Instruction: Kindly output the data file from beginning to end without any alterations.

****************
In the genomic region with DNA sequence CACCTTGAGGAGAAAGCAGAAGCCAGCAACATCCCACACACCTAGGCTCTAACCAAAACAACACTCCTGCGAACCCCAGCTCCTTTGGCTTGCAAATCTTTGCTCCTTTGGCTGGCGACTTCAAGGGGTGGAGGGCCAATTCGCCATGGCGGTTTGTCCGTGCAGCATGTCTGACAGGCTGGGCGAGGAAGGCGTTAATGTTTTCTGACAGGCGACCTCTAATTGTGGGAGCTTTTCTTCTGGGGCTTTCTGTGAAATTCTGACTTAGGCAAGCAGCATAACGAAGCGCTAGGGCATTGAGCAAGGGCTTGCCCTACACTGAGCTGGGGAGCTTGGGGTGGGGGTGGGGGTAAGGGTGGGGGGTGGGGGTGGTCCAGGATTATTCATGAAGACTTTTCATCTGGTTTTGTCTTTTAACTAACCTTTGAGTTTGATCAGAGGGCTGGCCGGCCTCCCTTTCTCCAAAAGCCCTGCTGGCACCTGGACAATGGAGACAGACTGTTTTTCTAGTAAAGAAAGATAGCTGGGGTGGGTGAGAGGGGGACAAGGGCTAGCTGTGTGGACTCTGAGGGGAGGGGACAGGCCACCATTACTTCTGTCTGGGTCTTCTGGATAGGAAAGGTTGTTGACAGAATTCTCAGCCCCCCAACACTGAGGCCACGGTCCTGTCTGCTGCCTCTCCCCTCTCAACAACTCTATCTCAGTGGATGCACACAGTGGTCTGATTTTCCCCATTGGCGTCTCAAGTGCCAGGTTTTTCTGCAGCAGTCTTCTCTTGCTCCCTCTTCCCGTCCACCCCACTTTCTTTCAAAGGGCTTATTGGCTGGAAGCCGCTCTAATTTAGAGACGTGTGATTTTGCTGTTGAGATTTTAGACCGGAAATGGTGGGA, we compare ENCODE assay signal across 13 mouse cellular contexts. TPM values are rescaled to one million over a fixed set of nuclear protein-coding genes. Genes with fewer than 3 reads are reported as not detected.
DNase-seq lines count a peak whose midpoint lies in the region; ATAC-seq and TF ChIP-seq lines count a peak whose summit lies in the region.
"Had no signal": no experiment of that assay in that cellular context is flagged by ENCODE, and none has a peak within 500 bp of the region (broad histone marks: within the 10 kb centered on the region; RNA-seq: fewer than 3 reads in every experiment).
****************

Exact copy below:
In the genomic region with DNA sequence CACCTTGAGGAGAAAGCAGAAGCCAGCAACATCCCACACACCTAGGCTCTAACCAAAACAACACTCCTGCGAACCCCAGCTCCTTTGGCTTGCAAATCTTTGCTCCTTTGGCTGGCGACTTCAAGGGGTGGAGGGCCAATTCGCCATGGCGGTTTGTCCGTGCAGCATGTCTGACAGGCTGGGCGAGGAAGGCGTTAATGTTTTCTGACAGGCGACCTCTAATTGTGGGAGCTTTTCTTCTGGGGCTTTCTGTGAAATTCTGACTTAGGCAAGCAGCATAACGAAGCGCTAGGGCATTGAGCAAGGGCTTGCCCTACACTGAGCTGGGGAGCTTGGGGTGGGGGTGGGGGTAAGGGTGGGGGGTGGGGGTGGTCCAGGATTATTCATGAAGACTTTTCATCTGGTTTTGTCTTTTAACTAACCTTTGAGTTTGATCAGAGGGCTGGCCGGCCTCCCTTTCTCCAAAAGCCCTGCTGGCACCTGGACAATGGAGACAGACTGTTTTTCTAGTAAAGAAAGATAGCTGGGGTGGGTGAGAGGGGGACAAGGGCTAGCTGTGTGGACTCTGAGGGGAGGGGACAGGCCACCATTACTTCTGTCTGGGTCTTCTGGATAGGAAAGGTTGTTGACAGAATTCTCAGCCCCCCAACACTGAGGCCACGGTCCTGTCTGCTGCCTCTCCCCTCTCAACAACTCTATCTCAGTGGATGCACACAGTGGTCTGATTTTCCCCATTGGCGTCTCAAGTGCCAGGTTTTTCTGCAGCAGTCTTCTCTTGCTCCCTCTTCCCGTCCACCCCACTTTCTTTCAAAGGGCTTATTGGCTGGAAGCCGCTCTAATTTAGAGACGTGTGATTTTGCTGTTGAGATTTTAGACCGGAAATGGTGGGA, we compare ENCODE assay signal across 13 mouse cellular contexts. TPM values are rescaled to one million over a fixed set of nuclear protein-coding genes. Genes with fewer than 3 reads are reported as not detected.
DNase-seq lines count a peak whose midpoint lies in the region; ATAC-seq and TF ChIP-seq lines count a peak whose summit lies in the region.
"Had no signal": no experiment of that assay in that cellular context is flagged by ENCODE, and none has a peak within 500 bp of the region (broad histone marks: within the 10 kb centered on the region; RNA-seq: fewer than 3 reads in every experiment).